5 things that British Columbians will pay more for April 1st
April Fools Day brings higher prices for electricity, ferry fares, postage, and medical marijuana
Life in B.C. is about to get more expensive and advocates say it's the province's low-income seniors who will be hit the hardest.
Starting today and tomorrow — and it's no April Fools' joke — a number of rates affecting British Columbians are getting hiked, while some discounts are being dropped.
Lorraine Logan, president of the Council of Senior Citizens' Organizations of B.C., says the added charges have been piling up.
"We don't get any increases necessarily in our pensions. We are on fixed salaries and I really do believe this is going to be a hardship," she told CBC News.
Logan says seniors will be holding rallies at the offices of Conservative MPs today, protesting the expiry of the federal health accord, which they believe will lead to further rate hikes for seniors.
BC Hydro rates will be increasing nine per cent on April 1, 2014. Last year, the utility set out a plan to raise rates by 28 per cent over five years.
BC Hydro says British Columbians still have some of the lowest electricity rates in North America, and the April 1st hike will cost about $8 more a month for an average residential customer.
If you've already gone out to mail a letter today, you'll have noticed that the cost of a single stamp to mail a standard-size first-class letter has increased from 63 cents to $1.
Stamps are cheaper if bought in packs, but the price per stamp there has still gone up to 85 cents.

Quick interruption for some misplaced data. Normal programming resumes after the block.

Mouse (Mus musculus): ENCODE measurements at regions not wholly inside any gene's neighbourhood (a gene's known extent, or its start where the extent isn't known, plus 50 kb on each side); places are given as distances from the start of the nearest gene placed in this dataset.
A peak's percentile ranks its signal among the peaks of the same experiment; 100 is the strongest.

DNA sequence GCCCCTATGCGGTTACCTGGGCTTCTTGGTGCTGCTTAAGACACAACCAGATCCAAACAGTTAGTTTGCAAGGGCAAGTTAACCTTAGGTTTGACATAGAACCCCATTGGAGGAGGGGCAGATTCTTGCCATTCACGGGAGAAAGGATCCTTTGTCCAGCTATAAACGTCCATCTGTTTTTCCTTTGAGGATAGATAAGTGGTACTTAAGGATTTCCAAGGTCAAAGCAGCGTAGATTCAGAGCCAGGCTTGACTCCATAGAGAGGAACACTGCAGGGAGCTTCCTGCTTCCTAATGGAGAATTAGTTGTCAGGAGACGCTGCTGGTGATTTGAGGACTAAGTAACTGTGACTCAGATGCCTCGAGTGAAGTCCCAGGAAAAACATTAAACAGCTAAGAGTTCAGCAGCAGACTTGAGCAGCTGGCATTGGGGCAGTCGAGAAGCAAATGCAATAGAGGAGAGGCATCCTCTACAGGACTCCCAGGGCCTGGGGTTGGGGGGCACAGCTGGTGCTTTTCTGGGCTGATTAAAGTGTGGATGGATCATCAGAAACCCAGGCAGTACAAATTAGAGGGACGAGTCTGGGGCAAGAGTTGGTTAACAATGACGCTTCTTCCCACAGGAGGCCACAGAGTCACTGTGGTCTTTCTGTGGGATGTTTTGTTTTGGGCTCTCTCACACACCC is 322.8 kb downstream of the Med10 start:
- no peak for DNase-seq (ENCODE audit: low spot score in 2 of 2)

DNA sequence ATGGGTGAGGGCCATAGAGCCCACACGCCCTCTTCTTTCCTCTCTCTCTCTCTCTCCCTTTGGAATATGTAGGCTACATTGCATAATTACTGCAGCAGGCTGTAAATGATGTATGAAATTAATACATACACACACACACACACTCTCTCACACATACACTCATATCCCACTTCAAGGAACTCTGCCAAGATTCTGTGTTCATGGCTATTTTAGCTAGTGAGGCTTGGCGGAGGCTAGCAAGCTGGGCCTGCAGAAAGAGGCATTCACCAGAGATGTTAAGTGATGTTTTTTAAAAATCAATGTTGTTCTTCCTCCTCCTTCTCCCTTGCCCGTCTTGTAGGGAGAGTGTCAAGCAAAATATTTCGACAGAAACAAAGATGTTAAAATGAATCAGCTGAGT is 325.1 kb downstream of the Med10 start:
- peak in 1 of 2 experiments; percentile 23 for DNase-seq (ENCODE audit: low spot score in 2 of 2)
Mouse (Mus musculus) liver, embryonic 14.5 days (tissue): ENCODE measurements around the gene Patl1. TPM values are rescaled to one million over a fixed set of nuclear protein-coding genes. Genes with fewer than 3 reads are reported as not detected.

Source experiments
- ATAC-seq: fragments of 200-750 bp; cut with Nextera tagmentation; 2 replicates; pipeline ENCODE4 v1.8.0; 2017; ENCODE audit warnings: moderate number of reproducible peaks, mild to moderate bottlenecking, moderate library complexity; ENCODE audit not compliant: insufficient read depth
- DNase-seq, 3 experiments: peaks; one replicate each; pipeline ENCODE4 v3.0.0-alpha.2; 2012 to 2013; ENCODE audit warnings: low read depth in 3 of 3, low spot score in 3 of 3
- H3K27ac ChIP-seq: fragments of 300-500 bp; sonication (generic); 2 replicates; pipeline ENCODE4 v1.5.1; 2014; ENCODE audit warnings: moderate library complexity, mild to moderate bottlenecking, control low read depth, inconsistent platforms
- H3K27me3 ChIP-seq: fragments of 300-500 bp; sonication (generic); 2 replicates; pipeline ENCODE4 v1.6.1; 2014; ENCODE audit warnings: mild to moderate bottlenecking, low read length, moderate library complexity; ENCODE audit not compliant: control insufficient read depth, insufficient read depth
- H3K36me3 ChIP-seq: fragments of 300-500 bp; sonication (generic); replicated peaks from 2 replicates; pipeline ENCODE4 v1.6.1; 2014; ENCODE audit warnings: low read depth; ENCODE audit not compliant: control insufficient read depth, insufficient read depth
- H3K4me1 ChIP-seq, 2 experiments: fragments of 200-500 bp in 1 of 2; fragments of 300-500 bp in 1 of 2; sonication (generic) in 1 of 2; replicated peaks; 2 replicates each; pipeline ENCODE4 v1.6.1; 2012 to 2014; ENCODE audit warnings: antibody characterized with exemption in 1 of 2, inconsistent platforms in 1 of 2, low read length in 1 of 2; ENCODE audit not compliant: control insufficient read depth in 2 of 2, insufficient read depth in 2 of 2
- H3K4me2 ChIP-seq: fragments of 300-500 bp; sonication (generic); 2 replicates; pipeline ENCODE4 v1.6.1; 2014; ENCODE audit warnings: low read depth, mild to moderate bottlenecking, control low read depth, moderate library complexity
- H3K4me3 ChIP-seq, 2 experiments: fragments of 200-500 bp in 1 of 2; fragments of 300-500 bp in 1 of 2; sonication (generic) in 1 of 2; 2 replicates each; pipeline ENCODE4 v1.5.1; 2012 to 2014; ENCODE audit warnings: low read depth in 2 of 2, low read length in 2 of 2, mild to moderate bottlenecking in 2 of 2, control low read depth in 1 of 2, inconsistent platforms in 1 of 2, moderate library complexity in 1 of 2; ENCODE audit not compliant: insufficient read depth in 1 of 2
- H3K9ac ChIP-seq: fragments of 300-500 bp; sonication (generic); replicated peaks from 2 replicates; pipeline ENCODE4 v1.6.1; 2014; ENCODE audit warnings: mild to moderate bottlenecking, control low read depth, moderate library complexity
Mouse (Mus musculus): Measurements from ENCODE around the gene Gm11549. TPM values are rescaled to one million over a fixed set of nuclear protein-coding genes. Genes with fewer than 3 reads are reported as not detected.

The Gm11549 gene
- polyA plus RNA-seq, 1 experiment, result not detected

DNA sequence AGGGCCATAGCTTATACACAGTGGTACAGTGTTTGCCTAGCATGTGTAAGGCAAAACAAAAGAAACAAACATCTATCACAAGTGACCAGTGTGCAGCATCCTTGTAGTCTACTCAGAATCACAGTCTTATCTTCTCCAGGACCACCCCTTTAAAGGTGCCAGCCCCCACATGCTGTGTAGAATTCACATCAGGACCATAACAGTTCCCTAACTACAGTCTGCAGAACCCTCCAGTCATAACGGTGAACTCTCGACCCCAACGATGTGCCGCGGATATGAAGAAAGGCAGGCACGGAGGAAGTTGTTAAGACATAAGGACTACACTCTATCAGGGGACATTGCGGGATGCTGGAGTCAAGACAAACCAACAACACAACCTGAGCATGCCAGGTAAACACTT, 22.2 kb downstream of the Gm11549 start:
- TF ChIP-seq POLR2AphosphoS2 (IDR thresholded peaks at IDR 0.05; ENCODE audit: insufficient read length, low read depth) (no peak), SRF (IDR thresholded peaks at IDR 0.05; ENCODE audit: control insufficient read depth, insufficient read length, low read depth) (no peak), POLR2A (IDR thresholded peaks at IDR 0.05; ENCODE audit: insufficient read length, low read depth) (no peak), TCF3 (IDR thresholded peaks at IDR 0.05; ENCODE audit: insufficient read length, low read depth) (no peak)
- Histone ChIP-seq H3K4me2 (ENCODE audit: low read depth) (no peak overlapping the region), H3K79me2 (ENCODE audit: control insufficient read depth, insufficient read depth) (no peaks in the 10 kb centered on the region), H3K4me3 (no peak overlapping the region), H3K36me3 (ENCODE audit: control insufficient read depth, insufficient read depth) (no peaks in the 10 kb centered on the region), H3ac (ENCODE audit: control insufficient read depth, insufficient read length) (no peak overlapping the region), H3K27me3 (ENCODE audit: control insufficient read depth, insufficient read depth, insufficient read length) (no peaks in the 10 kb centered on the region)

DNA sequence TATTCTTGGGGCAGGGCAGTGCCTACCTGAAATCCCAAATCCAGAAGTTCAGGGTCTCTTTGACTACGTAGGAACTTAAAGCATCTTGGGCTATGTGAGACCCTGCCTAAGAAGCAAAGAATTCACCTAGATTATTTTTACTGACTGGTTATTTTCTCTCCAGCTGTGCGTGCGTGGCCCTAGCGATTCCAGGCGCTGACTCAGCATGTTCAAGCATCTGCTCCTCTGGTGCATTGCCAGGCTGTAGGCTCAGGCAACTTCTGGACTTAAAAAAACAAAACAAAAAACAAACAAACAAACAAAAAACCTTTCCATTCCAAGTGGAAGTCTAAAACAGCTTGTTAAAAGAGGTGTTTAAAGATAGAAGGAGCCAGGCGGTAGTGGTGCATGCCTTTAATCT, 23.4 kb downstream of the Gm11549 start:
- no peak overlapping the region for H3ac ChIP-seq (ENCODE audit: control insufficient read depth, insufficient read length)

3. BC Ferries fares
Regular fares are going up another four per cent this year, and BC Ferries is also reducing the seniors' discount.
Previously, people 65 and older would walk on for free, from Monday to Thursday.
Starting April 1, however, they will be required to pay a half-price passenger fare Monday to Thursday on major and minor routes.
They will continue to pay full-price for their vehicles.
4. Medical marijuana
Health Canada is introducing a new licensing scheme for commercial growers and is banning home grow ops as of April 1st.
A temporary injunction is allowing some medical marijuana users to continue growing their own for now, but many others face higher prices.
While Health Canada sold medical marijuana for $5 a gram under the old system, prices under the new system are expected to average about $8 initially.
- Medical marijuana users face higher price dilemma April 1
- Medical marijuana: New rules and a 'ton of confusion'
The federal government has predicted competition will make the drug cheaper as more producers enter the market, but that's little comfort for patients who produced or procured their own supply for pennies a day under the old system.
5. Co-op housing
Social housing advocates fear much of Canada's existing co-op housing could vanish if the current federal funding level of $1.7 billion a year dries up once the long-term operating agreements expire between Ottawa and affordable housing operators, all by 2020.
Canada Mortgage and Housing Corp. estimates that as some of the operating agreements come to an end April 1, there will be a $23.3 million decrease in funding.
In B.C., the change this year affects 1,500 households.
Nearly 200,000 low-income Canadian households in co-op and non-profit housing projects depend on federal rent-geared-to-income housing assistance to pay their rent.
With files from the CBC's Robert Zimmerman